The descriptive text, below the map, is from the Cornish Red Data Book (2009). The map on this web page depicts the organisms distribution and shows the records made pre-2000 and those made since.
Range & Status
Widely recorded over southern and eastern England, but with the main strongholds in the Thames and Solent basins and not uncommon in parts of these areas.
Clark (1966) lists a number of Cornish records: St. Buryan, Polperro, Mount Edgcumbe, Saltash and most recently Truro in 1964. It seems unlikely that any of these refer to a resident population as this is one of the most conspicuous of British insects and would not easily escape the attention of naturalists.
Habitat & Ecology
The larvae develop in decayed roots of old stumps for about four years. Adults feed on fruit and sap; and fly mainly in the evening.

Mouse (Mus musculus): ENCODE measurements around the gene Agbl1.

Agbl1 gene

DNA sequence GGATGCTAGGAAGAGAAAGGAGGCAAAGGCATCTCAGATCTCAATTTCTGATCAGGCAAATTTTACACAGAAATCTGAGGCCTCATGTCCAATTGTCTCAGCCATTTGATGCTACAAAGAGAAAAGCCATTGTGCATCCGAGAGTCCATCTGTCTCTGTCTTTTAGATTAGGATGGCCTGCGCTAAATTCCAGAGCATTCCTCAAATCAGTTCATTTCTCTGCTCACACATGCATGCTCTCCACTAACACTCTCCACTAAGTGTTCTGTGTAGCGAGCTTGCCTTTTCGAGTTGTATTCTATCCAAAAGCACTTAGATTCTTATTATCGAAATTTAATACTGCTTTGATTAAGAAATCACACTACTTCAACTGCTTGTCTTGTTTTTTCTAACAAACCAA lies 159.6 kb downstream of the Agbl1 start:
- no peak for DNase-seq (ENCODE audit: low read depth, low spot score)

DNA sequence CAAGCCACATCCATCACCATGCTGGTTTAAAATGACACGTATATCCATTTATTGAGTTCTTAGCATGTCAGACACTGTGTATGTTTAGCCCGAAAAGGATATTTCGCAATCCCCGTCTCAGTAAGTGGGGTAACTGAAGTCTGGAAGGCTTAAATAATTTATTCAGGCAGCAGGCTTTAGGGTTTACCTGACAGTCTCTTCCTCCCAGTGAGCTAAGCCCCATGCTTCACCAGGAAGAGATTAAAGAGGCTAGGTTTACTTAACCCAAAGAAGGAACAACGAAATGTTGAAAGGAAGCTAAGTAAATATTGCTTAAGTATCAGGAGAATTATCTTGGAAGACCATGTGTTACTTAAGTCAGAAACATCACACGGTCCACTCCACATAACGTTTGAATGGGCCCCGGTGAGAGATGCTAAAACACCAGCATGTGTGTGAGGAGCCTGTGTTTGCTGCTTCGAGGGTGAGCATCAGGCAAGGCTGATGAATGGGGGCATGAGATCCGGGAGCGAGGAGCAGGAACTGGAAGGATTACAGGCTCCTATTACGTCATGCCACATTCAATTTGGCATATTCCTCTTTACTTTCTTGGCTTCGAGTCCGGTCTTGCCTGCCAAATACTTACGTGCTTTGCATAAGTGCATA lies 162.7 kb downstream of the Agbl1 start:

Removal of older generation trees and their stumps.
Probably not resident in Cornwall and so specific conservation measures not appropriate until proof of its residence is forthcoming. This species is listed on the UK BAP Priority Species list (2007), and was on the short list (with action plan) as a globally threatened/declining species (BSGR, 1995).
I.J. Bennallick, S. Board, C.N. French, P.A. Gainey, C. Neil, R. Parslow, A. Spalding and P.E. Tompsett. eds. 2009. Red Data Book for Cornwall and the Isles of Scilly. 2nd Edition.Croceago Press.
The Cornish Red Data Book Project was led by the Cornwall and Isles of Scilly Federation for Biological Recorders (CISFBR). The full text and species accounts (minus the maps) are available on the CISFBR website.